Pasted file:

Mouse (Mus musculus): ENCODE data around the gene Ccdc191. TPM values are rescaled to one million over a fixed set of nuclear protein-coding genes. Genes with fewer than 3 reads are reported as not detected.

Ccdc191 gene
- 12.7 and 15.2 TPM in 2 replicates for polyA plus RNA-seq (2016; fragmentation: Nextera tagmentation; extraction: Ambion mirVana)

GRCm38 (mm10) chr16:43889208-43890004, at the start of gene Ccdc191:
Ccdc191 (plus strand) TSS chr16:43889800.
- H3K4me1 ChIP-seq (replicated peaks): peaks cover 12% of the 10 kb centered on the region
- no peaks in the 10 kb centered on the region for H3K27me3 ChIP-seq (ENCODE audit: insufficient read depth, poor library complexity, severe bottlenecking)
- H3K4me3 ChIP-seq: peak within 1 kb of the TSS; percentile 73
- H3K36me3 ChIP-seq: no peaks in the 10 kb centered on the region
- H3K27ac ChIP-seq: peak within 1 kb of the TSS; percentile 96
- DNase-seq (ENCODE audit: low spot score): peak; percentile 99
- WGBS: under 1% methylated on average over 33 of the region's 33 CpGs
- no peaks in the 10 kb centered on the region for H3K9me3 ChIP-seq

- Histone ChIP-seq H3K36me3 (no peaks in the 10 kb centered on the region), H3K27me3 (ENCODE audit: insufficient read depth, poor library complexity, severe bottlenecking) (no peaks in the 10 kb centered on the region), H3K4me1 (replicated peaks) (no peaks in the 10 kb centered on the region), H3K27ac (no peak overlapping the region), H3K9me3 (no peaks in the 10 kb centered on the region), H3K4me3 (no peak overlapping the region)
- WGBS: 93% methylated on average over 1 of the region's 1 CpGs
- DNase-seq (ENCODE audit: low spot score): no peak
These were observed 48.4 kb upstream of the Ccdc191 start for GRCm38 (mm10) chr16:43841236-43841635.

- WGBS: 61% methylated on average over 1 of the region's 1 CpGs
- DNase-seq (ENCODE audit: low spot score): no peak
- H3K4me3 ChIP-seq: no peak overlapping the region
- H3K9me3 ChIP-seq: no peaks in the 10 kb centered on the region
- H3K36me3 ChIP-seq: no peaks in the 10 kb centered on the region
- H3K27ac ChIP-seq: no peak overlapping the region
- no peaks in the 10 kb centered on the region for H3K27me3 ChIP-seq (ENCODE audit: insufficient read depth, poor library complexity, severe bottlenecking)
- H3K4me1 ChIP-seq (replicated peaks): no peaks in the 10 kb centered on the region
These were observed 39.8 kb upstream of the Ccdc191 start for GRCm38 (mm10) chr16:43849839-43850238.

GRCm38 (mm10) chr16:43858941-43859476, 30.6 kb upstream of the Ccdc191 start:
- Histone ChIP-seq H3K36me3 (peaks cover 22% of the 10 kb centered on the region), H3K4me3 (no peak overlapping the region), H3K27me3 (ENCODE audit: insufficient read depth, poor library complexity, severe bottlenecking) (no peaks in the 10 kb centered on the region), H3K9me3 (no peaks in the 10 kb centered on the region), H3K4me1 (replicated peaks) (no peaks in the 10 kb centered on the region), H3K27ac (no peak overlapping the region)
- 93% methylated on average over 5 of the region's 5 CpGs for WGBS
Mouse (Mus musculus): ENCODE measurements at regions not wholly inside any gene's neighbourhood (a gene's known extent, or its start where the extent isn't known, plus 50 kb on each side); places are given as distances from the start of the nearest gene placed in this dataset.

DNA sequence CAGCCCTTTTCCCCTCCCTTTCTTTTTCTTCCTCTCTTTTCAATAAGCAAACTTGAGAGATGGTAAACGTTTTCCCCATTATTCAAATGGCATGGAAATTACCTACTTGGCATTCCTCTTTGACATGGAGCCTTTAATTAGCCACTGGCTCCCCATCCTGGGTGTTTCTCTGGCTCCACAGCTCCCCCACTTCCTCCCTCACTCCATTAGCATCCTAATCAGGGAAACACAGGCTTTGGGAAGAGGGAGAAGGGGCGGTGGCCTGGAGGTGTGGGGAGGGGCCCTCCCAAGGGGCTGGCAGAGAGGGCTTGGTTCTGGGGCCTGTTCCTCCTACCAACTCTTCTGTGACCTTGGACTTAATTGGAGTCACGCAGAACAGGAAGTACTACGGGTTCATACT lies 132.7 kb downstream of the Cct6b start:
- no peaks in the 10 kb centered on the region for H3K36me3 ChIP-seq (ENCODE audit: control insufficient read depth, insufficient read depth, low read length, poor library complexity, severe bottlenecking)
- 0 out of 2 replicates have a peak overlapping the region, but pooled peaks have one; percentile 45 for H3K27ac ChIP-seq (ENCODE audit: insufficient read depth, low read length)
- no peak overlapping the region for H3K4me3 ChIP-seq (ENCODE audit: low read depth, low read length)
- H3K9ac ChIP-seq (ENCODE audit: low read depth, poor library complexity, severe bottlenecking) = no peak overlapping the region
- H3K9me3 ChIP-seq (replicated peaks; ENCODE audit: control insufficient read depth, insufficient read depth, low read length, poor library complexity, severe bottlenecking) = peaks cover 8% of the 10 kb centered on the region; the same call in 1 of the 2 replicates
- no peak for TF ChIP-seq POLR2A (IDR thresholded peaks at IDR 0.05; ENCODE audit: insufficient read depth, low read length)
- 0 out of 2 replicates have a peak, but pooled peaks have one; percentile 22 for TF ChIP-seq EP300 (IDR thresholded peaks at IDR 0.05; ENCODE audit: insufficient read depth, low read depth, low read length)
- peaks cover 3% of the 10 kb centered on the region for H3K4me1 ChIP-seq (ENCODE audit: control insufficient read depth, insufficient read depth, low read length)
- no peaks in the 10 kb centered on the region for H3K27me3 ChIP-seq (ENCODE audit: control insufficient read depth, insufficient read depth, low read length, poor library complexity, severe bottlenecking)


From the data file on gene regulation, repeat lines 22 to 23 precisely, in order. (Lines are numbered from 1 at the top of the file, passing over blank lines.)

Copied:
- H3K36me3 ChIP-seq: no peaks in the 10 kb centered on the region
- H3K27ac ChIP-seq: no peak overlapping the region